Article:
There are great advances in immunotherapy, such as the herpes type 1 virus is now a treatment for melanoma.
Where should we be spending our health budgets? Do we spend enough on prevention and early diagnosis? On London Underground’s Jubilee line, as you travel west to east, there’s a year’s decrease in life expectancy for every stop from Westminster to Canning Town.
As I’m now a member of the UCLH Cancer Collaborative Patient Experience and User Involvement Steering Group, I’m endeavouring to learn more about cancer diagnosis and treatment, not just breast cancer. It is staggering just how complex the world of cancer is. It’s understandable when people want a simple cure for cancer, but there’s so much more to it. And I’m especially interested in preventing cancer in the first place – I never want anyone I care about to have to go through treatment for cancer.
Sorting my head out
Macmillan fund psychologists at my hospital, and I’ve been seeing one of them, Dr Allen, for a couple of months now. The sessions are helping me hugely. There’s much to process – loss, anger, grief, fear- and as my chemo brain recedes I’m in a good place to tackle this.
I’ve also just completed the Macmillan Hope Course. It’s a six week course, one afternoon a week. There is lots of good information, but it’s also a safe, supportive space to talk with others who just “get it”. By happy coincidence, on my course we had all had breast cancer. And I’ve made some wonderful new friends.
What strikes me though, is how few people access all these amazing services. It’s part of the reason for my talk at the conference, and being on the UCLH steering group, to encourage others to help themselves as they reshape their lives after cancer, and process what has happened. I fear that many people just bury it all deep inside and carry on.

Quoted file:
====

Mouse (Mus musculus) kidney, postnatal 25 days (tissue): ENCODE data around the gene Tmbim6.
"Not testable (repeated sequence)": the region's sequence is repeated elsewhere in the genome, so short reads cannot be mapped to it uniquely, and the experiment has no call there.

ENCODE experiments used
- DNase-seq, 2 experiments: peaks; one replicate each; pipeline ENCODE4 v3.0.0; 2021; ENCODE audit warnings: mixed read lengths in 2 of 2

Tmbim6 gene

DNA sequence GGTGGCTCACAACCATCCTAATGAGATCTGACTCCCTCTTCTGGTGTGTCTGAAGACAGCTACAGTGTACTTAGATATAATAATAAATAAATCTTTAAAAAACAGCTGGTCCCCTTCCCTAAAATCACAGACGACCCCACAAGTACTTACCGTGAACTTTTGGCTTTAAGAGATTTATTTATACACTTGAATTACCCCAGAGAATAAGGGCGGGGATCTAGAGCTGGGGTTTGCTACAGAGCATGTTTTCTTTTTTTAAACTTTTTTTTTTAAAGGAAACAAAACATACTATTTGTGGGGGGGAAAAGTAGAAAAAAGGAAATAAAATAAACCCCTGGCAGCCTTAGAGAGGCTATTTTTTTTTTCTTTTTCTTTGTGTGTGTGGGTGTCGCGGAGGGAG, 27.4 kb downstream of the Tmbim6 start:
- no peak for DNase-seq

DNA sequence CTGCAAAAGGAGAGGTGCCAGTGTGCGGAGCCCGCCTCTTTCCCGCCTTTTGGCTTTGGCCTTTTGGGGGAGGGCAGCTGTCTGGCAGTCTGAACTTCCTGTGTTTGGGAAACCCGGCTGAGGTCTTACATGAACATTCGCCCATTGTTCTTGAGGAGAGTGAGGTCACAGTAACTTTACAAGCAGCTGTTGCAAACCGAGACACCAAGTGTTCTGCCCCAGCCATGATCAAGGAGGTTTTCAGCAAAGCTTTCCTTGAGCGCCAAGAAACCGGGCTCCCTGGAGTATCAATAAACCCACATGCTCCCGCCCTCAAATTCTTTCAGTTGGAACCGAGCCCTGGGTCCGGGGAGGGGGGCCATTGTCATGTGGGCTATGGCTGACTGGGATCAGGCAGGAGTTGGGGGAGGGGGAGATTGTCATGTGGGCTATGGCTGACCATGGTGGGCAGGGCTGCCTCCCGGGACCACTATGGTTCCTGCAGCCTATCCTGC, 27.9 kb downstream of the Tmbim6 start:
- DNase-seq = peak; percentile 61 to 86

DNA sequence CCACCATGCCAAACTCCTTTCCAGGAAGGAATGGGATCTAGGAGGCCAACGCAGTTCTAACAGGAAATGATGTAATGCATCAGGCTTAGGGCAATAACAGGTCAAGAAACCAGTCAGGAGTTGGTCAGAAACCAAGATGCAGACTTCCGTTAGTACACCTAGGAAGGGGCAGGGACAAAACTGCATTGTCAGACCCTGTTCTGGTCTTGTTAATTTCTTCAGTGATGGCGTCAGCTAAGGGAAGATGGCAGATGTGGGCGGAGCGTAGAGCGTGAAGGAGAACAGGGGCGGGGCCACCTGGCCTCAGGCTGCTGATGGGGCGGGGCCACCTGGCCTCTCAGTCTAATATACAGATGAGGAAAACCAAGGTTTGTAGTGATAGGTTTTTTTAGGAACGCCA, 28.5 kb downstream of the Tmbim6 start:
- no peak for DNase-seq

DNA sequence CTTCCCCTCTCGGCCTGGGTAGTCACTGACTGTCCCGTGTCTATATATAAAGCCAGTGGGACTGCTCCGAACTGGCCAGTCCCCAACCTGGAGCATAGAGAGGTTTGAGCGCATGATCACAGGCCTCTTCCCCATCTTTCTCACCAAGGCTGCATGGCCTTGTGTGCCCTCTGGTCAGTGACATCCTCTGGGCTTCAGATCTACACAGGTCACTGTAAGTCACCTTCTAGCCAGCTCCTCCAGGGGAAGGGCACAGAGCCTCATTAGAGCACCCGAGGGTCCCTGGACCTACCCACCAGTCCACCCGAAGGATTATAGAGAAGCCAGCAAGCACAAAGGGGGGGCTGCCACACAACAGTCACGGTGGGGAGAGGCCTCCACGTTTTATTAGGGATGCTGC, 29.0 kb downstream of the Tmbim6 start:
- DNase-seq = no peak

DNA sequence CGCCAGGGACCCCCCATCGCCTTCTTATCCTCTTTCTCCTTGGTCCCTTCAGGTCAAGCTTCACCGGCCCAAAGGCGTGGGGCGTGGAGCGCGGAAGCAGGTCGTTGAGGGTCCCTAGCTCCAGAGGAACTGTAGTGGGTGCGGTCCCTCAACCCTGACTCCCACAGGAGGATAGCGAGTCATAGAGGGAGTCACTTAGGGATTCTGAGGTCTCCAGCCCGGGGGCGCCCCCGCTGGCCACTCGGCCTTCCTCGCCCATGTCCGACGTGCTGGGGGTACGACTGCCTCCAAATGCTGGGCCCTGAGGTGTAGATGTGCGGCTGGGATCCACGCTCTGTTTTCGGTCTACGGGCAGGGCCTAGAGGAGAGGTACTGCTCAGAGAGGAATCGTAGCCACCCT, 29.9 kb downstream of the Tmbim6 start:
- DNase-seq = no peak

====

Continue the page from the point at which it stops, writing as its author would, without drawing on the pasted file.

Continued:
I’m still bloody tired
I now wear these when travelling on the tube in rush hour, as I find it quite intolerable, especially when a hot flush waves over me. The cancer on board badge can be ordered here, and TFL offer the blue badge, available to order here.
Unfortunately, no one sitting down seems to look up, so not been successful so far. Friends tell me it’s the same with the Baby On Board badges, and they have a huge pregnancy bump for people to notice!
It’s growing back with gusto. I can’t do a thing with it, but at least it’s come back thick and not any greyer than before. I recently bumped in to someone I haven’t seen for a couple of years, who didn’t know I’d had cancer. She didn’t recognise me and was visibly shocked “You’ve had your hair cut short!”. Not “oh wow, I love your new hairstyle, it really suits you”. Moments like that are crushing.
What have I done? I’ve signed up to cycle London Ride 100 for Breast Cancer Now (yes, I will be asking for sponsorship). I’ve cycled it three times before, so know what to expect. Which makes it even more baffling that I’ve signed up for it. But, it’s a great goal to have to encourage me to regain my fitness.
Lovely flowers from my lovely Mum and Dad x